Twelve months ago, nearly everyone was certain that Celtic would cruise to their long sought-after tenth SPL title in a row. It was inevitable. And yet in this most turbulent of seasons, Celtic find themselves not just without a tenth title, but in utter calamity.
Their captain Scott Brown has agreed to join Aberdeen on a free transfer at the end of the season, leaving a seismic void both on the pitch and in the dressing room. Key players such as Kristoffer Ajer, Odsonne Edouard, and Ryan Christie are all entering the final year of their contracts while a host of other loaned players will be returning to their parent clubs. And of course, Neil Lennon resigned in February.
Lennon’s tenure was characterized by a perceived outdatedness in his managerial approach. In stark contrast to Brendan Rodgers, who professionalized and modernized Celtic to an unprecedented degree, Lennon often cut an anachronistic figure rooted in ineffective methods.
His Celtic had a startling lack of tactical versatility and a pronounced inability to create chances against deeper sitting defences. Lennon’s man-management, his nominal strength, also seemed to fail him. His abrasive, confrontational approach that led to public denouncements of certain players reportedly divided the dressing room and, crucially, made it difficult for him to unite the fan base.
That will surely be Celtic’s priority when looking for a replacement: finding someone to bring the club together under a collective vision. Put in that context, it makes sense that they’re reportedly targeting Eddie Howe.
Howe was far more than a head coach at Bournemouth. He was etched into the fabric of the club and the community, reminiscent of that bygone era of dynasty builders in English football — Sir Bobby Robson at Ipswich, Brian Clough at Nottingham Forrest, Sir Alex Ferguson at Manchester United, and Arsene Wenger at Arsenal. It goes without saying that Howe is nowhere near that calibre of coach, but his respective impact at Bournemouth was similar.
In Howe, Celtic would be hiring somebody who is capable of directing a broader vision for a club and raising its standards through his leadership. From the academy to the scouting, Howe had an imprint on virtually every aspect of Bournemouth’s footballing structure. He led the club’s evolution from League Two to the Premier League both on and off the pitch in a way few other coaches have in recent times.
There’s also reason to appreciate Howe not just for the impact he had at Bournemouth, but how he made that impact. Taking any club from the recesses of League Two to as high as ninth in the Premier League is remarkable in and of itself. But Howe did it in his own distinct way. From the way he spoke in press conferences to how he acted on the touchline, he always gave the impression of a cerebral, considered coach who belied the caricature of the loudmouth, “proper” English manager.
He also stood for something clear from a tactical viewpoint, implementing an attractive, engaging style of football at one of the top-flights least glamourous clubs. That reveals some obvious technical and tactical strengths — his ability to coach neat patterns and instil certain structures to facilitate a possession-based approach. But there’s also the psychological element: the ability to instil confidence in players to execute his style despite their lack of experience with it. That was the most impressive aspect of Howe’s work as a coach and it’s what earned him his lofty reputation in England.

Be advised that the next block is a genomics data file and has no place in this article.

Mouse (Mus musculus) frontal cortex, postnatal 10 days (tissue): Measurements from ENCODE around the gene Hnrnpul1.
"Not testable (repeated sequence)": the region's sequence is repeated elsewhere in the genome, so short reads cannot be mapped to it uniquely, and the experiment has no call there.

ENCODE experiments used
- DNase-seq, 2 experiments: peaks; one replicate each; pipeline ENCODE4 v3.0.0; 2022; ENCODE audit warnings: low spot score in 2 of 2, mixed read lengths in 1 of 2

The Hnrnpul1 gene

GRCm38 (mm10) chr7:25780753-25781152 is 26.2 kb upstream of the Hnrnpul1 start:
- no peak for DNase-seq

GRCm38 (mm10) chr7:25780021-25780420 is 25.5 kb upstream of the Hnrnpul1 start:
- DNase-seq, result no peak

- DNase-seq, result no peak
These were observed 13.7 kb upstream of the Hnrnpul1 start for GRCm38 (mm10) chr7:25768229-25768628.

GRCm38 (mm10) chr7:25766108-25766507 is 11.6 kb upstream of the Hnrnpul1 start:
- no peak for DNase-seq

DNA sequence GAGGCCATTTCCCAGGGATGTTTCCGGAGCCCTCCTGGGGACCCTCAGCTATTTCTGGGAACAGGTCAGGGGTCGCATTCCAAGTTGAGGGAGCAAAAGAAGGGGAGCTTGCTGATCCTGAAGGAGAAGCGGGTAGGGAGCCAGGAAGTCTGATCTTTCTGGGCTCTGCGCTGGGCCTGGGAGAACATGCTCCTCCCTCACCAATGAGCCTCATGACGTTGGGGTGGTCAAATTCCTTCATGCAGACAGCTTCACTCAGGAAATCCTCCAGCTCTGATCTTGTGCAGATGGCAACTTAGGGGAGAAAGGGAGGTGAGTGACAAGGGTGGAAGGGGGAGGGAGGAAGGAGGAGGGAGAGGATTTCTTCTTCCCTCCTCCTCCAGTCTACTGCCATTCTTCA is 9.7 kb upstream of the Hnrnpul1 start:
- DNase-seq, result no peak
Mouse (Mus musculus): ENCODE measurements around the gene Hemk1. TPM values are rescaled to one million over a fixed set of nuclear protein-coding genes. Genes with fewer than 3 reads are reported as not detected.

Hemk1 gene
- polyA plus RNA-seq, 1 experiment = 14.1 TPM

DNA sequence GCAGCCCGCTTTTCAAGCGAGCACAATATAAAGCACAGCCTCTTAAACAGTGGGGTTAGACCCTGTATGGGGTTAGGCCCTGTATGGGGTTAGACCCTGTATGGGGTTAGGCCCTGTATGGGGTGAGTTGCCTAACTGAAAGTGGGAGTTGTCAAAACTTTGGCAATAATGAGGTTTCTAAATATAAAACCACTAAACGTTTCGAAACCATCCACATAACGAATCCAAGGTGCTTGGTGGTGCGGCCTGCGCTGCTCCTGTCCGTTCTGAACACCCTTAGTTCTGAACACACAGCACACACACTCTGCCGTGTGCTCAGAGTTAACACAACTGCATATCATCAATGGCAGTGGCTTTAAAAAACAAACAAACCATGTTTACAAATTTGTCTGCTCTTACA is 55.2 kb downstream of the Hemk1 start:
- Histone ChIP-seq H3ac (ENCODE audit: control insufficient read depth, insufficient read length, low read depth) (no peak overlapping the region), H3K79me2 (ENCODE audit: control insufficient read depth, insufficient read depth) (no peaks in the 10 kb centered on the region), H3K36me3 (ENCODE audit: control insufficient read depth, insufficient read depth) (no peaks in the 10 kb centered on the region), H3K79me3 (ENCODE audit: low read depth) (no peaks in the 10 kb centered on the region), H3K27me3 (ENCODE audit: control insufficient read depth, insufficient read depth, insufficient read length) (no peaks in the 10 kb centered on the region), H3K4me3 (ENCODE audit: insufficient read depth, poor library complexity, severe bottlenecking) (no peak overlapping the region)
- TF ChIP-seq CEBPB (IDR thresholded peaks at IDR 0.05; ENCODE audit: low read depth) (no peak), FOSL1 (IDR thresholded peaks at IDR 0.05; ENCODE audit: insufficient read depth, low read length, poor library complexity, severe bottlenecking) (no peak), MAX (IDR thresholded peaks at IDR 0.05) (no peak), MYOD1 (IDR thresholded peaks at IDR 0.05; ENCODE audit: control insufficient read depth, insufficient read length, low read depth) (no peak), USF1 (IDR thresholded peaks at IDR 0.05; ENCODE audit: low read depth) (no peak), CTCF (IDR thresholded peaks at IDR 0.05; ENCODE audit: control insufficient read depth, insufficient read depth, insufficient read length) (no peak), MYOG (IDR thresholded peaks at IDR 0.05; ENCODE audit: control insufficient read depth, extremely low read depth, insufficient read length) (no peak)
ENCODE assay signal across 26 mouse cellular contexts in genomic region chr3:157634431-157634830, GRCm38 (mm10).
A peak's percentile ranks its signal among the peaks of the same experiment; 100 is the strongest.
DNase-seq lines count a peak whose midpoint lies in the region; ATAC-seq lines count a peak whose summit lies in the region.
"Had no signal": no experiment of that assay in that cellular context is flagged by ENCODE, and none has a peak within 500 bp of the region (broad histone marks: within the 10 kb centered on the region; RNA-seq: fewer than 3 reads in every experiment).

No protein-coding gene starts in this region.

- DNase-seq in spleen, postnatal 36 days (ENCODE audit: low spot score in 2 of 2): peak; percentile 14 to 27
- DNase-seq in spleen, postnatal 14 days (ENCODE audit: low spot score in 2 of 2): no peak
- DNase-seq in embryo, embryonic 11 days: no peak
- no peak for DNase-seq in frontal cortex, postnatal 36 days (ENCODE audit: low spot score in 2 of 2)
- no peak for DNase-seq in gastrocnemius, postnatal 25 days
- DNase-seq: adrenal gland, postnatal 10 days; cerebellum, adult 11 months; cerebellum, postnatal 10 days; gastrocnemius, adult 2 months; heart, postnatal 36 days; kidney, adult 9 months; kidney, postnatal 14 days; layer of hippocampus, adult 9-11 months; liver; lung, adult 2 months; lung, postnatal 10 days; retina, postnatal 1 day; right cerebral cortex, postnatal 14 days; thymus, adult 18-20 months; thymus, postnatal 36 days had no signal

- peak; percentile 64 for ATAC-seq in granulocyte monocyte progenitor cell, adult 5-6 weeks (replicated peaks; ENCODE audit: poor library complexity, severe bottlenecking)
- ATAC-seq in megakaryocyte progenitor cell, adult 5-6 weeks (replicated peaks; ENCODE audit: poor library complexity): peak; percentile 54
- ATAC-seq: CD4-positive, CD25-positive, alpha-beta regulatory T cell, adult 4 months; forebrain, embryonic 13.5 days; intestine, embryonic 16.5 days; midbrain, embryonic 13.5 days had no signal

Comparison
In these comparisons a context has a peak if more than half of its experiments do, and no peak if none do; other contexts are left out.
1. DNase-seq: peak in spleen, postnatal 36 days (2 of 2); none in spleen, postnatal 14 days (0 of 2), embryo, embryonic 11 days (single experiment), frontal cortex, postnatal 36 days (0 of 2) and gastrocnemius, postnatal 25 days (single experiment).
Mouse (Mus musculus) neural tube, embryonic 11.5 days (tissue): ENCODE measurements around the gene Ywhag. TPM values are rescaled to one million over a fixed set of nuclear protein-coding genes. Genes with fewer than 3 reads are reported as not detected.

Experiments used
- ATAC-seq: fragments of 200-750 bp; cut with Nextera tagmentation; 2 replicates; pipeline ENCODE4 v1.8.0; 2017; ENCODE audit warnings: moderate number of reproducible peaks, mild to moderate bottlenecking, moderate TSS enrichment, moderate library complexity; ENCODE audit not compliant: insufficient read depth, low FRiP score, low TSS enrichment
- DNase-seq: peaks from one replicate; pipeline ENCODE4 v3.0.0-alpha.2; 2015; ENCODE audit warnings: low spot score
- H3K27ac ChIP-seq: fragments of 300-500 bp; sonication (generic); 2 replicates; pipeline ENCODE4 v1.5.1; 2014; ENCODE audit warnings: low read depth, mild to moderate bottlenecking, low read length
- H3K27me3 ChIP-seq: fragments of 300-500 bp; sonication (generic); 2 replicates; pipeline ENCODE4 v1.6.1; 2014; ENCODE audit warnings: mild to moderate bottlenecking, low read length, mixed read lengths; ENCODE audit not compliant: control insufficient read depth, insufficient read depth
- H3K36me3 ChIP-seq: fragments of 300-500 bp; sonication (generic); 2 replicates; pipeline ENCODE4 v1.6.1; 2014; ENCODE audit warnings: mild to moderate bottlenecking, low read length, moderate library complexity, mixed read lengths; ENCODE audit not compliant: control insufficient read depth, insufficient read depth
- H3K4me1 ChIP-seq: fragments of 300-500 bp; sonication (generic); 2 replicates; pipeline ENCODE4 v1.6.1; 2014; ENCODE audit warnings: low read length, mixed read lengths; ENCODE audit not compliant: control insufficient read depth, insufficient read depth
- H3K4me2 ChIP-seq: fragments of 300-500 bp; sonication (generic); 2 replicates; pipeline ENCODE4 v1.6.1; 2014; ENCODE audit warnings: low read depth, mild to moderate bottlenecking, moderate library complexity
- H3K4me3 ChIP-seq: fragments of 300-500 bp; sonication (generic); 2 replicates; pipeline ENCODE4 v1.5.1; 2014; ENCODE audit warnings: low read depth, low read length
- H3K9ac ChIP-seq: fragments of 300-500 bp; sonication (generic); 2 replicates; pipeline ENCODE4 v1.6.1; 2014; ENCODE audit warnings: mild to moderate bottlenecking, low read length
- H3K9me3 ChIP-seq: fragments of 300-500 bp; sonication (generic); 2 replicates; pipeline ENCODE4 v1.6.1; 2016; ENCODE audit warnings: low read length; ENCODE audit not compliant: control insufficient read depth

It’s worth noting, though, that Bournemouth’s tactical identity seemed a bit remote towards the latter stages of Howe’s tenure. They appeared increasingly reliant on set-piece goals and counter-attacks as opposed to an ability to dictate the course of a game on their own terms. However, it’s hard to attribute that to Howe, the limitations of Bournemouth as a club, or just the consequence of a managerial cycle running its course.
The same holds true for Bournemouth’s curious dips in form. The Cherries would often start the season brightly, but that would give way to a dire stretch before a timely turnaround would usually steer them clear of relegation but equally bereft of their early-season promise.
It was a peculiar pattern, one that Howe never solved. One could argue that those sudden drops in form could be avoided by a coach with more adaptability, someone who could use a different system or tweak their style of play to respond to the team’s peaks and troughs. But how can a coach do that when they don’t have the sufficient quality or quantity of players?
At Celtic, it’s reasonable to expect that Howe can be more tactically flexible and can oversee more sustained periods of winning form given that he’ll have higher quality players relative to the rest of the SPL. That may not be the case, and that’s a risk Celtic have to take, along with the fact that the 43-year-old has no European experience. But the promise Howe offers is surely worth taking that risk.
He is an ideal figurehead for leading a long-term project at Celtic, someone who can bring stability and cohesion to a club in desperate need of it.